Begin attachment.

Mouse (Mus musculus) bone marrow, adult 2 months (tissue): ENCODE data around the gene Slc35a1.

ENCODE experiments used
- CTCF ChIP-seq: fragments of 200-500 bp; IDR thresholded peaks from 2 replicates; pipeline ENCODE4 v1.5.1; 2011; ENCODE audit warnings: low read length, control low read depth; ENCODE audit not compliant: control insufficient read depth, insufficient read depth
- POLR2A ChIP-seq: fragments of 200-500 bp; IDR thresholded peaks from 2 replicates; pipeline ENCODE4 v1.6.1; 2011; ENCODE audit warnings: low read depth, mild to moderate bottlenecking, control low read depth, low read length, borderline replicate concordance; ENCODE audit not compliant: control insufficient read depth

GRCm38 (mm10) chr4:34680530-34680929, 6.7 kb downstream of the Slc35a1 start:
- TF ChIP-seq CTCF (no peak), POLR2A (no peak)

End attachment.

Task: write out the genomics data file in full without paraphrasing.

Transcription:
Mouse (Mus musculus) bone marrow, adult 2 months (tissue): ENCODE data around the gene Slc35a1.

ENCODE experiments used
- CTCF ChIP-seq: fragments of 200-500 bp; IDR thresholded peaks from 2 replicates; pipeline ENCODE4 v1.5.1; 2011; ENCODE audit warnings: low read length, control low read depth; ENCODE audit not compliant: control insufficient read depth, insufficient read depth
- POLR2A ChIP-seq: fragments of 200-500 bp; IDR thresholded peaks from 2 replicates; pipeline ENCODE4 v1.6.1; 2011; ENCODE audit warnings: low read depth, mild to moderate bottlenecking, control low read depth, low read length, borderline replicate concordance; ENCODE audit not compliant: control insufficient read depth

GRCm38 (mm10) chr4:34680530-34680929, 6.7 kb downstream of the Slc35a1 start:
- TF ChIP-seq CTCF (no peak), POLR2A (no peak)